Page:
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What are the arguments in chapter 4 of A People's History of the United States?

In this chapter, Zinn looks at the American Revolution as a form of tyranny that took power away from the privileged British elite and replaced them with an American elite that rallied enough support to keep working-class rebellions at bay. According to Zinn, leaders of the Revolution, such as James Otis and Sam Adams, were people who were elite but kept out of the British elite system; to gain more power, they convinced working-class Americans to support them.

Before powerful colonists could sway the poor to their side, there were a number of revolts conducted by the poor against colonial landlords. During the lead up to the Revolution, the leaders of the movement harnessed the anger of the working class to defeat the British while trying not to give the working class too much power. While the merchants of Boston and other cities wanted to encourage revolt against the British, they still wanted to maintain civic order and preserve restraint. In Virginia, Patrick Henry, a member of the elite, was able to motivate the lower classes to revolt with his fiery words. Thomas Paine, who was from the working class and who wrote Common Sense to urge the colonists to rebellion, came to support a restrained revolution. Even the Declaration of Independence was in many ways, like the American Revolution itself, a conservative document, as it supported rights only for propertied men.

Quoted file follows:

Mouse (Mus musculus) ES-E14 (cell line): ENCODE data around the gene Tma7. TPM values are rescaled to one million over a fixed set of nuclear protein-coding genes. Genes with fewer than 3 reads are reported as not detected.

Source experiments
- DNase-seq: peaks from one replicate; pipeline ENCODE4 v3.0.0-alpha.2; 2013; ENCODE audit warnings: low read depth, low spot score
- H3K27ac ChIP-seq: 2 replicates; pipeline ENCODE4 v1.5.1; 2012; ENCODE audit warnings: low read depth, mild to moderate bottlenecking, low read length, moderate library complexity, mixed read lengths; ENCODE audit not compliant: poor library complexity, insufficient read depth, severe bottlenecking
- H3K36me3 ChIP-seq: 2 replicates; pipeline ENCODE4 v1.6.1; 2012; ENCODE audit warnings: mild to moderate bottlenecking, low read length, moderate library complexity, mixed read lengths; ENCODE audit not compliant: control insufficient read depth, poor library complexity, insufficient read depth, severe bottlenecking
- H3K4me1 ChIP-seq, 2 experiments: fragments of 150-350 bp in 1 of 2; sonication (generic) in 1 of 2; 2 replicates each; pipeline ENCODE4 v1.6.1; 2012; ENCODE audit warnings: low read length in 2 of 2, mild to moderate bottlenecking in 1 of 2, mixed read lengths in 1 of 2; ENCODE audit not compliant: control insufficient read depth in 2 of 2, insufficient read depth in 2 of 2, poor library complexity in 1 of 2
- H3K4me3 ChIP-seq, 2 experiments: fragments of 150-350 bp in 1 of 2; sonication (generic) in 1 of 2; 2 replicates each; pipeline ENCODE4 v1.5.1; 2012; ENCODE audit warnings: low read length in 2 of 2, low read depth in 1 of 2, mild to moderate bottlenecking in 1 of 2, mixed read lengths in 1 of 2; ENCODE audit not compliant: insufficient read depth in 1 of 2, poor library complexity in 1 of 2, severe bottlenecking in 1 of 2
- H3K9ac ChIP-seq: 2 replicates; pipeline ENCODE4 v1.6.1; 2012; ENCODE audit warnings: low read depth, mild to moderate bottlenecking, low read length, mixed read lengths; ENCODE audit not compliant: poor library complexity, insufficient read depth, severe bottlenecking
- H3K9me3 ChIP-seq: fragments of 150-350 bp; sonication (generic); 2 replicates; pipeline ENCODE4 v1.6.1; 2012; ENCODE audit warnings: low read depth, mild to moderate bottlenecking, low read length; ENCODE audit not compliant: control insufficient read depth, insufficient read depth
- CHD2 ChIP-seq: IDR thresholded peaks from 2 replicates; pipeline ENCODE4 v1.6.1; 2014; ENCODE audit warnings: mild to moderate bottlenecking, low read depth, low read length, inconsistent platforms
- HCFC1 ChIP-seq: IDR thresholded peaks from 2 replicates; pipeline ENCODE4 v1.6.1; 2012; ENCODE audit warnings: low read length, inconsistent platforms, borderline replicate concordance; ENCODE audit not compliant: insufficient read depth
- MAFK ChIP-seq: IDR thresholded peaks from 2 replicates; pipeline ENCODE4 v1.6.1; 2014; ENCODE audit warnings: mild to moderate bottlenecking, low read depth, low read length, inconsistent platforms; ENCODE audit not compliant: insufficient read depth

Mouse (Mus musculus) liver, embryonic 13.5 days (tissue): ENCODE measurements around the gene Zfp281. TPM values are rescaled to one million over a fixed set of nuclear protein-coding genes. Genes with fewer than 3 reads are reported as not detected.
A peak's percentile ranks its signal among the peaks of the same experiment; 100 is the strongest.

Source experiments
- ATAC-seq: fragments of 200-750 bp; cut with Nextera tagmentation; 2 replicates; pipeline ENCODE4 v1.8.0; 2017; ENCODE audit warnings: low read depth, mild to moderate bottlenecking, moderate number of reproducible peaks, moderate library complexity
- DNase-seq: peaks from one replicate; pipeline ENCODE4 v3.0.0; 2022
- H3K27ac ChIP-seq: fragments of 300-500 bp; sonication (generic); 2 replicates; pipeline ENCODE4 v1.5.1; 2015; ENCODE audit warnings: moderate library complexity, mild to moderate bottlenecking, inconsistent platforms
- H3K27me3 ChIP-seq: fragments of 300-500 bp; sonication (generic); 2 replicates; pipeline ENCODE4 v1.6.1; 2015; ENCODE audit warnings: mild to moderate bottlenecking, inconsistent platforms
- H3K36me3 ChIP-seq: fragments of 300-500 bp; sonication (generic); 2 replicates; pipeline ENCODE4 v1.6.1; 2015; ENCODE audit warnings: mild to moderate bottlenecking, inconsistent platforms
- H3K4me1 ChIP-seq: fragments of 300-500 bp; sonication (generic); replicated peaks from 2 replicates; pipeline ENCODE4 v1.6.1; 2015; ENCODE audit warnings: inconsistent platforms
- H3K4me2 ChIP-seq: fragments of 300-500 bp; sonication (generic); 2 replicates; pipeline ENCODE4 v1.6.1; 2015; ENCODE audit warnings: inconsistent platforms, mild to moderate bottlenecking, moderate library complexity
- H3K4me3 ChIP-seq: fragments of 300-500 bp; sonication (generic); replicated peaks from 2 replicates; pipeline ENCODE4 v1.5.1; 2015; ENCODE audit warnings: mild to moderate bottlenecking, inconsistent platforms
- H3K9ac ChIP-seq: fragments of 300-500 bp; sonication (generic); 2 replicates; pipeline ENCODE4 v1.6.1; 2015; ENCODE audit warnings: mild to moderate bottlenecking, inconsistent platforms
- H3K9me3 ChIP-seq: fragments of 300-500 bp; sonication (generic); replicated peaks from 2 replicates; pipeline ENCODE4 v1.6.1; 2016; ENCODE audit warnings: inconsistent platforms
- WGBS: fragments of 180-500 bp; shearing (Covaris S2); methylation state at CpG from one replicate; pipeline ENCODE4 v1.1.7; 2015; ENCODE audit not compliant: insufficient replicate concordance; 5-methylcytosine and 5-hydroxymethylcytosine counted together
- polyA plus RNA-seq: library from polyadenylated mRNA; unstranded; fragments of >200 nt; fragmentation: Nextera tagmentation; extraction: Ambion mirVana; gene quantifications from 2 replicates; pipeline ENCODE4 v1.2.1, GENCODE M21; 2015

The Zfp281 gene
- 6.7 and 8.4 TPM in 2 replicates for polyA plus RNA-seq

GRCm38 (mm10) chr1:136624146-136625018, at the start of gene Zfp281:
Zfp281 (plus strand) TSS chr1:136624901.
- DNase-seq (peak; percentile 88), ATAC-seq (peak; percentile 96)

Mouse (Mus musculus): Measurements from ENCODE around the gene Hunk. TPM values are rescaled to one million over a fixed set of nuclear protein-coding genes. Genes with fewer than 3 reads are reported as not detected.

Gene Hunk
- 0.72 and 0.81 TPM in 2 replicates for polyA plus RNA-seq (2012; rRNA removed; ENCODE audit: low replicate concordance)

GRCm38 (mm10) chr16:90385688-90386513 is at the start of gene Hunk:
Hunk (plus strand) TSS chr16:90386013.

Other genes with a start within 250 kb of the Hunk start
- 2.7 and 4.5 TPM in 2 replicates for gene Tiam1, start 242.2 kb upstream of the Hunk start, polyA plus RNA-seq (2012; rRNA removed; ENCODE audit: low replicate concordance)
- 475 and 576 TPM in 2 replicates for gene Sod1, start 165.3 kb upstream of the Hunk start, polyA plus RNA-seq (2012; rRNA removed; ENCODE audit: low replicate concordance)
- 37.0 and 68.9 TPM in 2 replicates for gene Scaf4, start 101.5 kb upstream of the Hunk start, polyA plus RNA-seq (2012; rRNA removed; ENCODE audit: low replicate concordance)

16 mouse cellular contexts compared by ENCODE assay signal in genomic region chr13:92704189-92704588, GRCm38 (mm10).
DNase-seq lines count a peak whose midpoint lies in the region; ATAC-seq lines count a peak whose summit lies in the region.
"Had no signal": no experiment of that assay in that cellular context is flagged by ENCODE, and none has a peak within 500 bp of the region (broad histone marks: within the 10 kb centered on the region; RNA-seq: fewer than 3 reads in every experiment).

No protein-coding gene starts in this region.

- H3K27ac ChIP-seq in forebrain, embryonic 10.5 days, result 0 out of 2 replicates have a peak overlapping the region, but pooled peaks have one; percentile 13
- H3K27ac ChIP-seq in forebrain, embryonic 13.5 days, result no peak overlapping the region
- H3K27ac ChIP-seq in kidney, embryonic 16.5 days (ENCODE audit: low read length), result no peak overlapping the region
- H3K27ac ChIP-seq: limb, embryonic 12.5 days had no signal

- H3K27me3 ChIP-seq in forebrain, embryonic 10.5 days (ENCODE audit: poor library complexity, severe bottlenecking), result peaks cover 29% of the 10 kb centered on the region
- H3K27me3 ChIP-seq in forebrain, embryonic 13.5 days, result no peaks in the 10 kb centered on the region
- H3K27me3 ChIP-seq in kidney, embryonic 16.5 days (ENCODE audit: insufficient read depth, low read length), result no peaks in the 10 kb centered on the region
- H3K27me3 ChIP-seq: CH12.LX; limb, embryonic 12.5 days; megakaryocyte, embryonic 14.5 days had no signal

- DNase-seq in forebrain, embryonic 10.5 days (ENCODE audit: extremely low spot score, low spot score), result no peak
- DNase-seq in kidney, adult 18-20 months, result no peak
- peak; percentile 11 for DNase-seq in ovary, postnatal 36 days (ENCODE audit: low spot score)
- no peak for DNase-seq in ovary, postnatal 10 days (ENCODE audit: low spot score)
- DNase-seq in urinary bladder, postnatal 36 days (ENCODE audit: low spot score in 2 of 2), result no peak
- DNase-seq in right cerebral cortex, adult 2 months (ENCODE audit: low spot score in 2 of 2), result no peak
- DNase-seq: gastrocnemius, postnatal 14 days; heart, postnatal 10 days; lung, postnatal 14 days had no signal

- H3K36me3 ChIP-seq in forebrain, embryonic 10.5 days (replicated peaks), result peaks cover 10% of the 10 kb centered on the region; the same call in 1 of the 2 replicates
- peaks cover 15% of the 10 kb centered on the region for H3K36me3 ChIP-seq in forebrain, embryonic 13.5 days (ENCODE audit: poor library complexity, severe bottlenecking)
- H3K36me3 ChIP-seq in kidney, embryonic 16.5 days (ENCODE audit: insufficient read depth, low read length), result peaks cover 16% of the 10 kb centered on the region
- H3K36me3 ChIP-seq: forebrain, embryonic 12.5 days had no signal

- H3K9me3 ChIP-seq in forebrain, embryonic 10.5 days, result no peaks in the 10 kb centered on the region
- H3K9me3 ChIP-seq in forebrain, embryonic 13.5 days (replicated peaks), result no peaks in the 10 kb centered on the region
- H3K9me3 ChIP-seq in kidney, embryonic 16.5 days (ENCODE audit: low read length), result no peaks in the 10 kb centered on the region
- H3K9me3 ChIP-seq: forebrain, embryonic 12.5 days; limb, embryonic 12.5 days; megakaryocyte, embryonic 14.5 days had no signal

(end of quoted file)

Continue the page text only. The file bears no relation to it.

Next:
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What are the arguments in chapter 4 of A People's History of the United States?

The basic point of Zinn’s argument in this chapter can be seen in the title of the chapter:  “Tyranny is Tyranny.”  Zinn is arguing that the American Revolution was really just a substitution of one tyranny for another.  He is saying that the Founding Fathers that we venerate were really just another elite who wanted to keep the lower classes down.  As he says early in the chapter, the Founders were able to

take over land, profits, and political power from favorites of the British Empire. In the process, they could hold back a number of potential rebellions and create a consensus of popular support for the rule of a new, privileged leadership.

Zinn is saying that the Founders were really not that different; they were just a new privileged class.

According to Zinn, there was a great deal of lower class anger against the rich elites before the Revolution.  The question for the colonial elites was

Could class hatred be focused against the pro-British elite, and deflected from the nationalist elite?

In the time leading up to the Revolution, the Founders managed to find a way to convince the lower classes to support them against the British. 

Zinn closes the chapter by pointing out that most of the leaders of the Patriot movement had been leaders under British rule.  He says that 69% of those who signed the Declaration of Independence had held office under the British.  He says that the lower classes came to recognize that the elites were still going to lead and were going to do things that would support their own interests.  Therefore, he says, there were riots against the Patriot leadership, with protestors shouting

Tyranny is Tyranny let it come from whom it may.